Cary, NC and Mangalore, India – Many of us who work here in the Triangle in North Carolina have co-workers, contacts, clients and family in India. I was sharing tidbits about our traditions in the United States with a co-worker in India – Jayana Ira Saldanha – and she was kind enough to send this on.
I wanted to tell you how we celebrate Christmas in my hometown-Mangalore, Karnataka, India.
The Mangalorean Catholics were converted to Catholicism by the Portugese, who landed in Goa around the late 15th century. Mangalore is known as “Rome of the east” because of the large number (about 155) of churches in its diocese.
Mangaloreans Catholics are very devout and make it a point to attend daily masses. We love family and celebrations with our family members. We are culturally a very happy, helpful and enterprising people. We have a unique culture and have myriad traditions and in many ways we are similar to the Goans. Our Mother-tongue is Konkani.
Christmas is celebrated in a grand manner. Christmas is a time to spread goodwill in being charitable and also to thank God for sending His beloved Son to save us.
The Christmas Star
The Christmas star is put up in every house in the 1st week of December. There is an electric bulb inside the star and at night the star glows brightly. This is a reference to the star that pointed the way to the three Wise-Men who were searching for the new-born messiah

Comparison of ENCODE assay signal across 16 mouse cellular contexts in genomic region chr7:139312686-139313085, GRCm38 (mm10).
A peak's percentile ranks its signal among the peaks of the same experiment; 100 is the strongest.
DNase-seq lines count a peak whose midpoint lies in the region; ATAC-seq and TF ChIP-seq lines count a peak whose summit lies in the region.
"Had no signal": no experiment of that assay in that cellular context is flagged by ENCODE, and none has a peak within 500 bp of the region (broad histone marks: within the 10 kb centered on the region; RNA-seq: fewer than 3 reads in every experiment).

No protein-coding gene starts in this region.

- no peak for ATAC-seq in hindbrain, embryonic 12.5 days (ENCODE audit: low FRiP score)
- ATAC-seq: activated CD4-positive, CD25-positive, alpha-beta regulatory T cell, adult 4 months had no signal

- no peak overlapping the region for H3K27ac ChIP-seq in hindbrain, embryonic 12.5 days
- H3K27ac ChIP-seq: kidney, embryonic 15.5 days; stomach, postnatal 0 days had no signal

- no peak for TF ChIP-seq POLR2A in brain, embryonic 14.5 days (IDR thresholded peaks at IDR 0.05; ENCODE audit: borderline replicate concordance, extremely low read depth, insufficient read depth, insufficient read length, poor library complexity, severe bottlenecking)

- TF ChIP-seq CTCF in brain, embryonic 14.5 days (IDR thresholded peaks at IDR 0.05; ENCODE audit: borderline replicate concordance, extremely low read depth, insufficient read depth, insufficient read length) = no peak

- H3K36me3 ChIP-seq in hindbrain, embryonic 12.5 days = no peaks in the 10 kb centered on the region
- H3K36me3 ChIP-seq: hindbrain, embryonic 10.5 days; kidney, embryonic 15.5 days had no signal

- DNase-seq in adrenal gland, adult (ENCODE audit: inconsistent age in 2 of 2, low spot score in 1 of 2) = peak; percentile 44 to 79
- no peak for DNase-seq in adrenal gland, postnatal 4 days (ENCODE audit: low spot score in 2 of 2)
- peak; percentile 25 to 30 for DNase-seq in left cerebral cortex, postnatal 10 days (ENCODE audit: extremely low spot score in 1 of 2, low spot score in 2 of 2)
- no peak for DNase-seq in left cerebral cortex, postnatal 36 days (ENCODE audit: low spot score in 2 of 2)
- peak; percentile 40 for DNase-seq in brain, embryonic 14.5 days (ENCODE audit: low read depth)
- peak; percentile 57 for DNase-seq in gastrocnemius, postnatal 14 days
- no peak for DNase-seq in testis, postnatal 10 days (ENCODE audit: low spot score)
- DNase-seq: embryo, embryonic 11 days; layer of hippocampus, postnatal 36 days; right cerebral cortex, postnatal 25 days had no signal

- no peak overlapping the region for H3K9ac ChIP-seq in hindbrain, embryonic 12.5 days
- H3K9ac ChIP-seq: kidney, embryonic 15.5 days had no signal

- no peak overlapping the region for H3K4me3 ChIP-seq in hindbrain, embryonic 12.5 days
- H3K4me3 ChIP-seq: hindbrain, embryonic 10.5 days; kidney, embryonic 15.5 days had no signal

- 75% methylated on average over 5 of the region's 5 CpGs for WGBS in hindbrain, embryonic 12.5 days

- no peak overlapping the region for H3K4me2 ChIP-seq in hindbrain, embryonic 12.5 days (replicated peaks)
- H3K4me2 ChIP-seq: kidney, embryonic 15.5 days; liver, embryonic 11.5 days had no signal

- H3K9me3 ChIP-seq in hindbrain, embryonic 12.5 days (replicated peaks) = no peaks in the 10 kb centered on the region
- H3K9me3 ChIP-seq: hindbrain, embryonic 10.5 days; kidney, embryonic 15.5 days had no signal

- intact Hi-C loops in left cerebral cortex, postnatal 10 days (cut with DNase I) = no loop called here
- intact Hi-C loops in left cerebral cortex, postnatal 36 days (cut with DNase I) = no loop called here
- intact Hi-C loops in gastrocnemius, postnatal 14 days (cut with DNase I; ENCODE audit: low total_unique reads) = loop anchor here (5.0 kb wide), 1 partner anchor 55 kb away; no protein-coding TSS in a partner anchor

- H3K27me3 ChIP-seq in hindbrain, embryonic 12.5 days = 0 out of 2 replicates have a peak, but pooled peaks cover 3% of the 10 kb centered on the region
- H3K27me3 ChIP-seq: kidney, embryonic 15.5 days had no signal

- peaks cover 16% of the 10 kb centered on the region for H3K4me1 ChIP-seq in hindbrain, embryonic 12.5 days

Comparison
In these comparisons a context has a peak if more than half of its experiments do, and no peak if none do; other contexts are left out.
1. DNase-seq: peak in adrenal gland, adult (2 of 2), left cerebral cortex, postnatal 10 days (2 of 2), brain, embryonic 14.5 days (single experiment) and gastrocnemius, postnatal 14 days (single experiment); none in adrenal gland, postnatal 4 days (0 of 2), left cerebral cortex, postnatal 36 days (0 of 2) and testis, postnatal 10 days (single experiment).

Households start preparing the savories and sweets called Kuswar a month ahead of Christmas. Plum cakes and other types of cakes and baked goods are also prepared. Wine is also made by some.
This Kuswar is distributed to friends, neighbors and even tradesmen and servants who help us during the year. It is a gesture of goodwill towards them.
Preparing for Christmas
New Clothes are bought especially for the children. Churches are cleaned and decorated by the parishioners. Every church will have a large “Christmas Crib” or nativity scene made by the youth of the parish. There are inter-church prizes to be won on whose crib is the best! Also smaller cribs are done by every household and they too participate in the competitions. Charity events are organized during this time and people are urged by the priests to spread goodwill to all especially the poor and live the example of Jesus.
Traditionally, we didn’t have the concept of Christmas Tree and Santa Claus but we have imported it from the West. Also youngsters attend balls on Christmas Eve and New Year’s Eve – this too is not something we traditionally do and is still frowned upon by many traditionalists.
On Christmas eve, we attend the “Midnight Vigil” mass along with our family. There will be carol singing in Konkani as well as English and Christmas skits in the Churches. Sometimes games and other fun activities are organized.
Christmas Day is spent at home with family having a nice lunch – pork curry (we love pork!) and other items. Sometimes we visit our relatives and have lunch with them. Traditionally we go to our ancestral home and spend our Christmas with grandparents, uncles, aunts and cousins. We like to sing and dance to Konkani songs during our gatherings.
Have a very happy and blessed Christmas there in North Carolina. Please do send pictures of celebrations in Cary. I would love to see the snow and all the pretty decorations!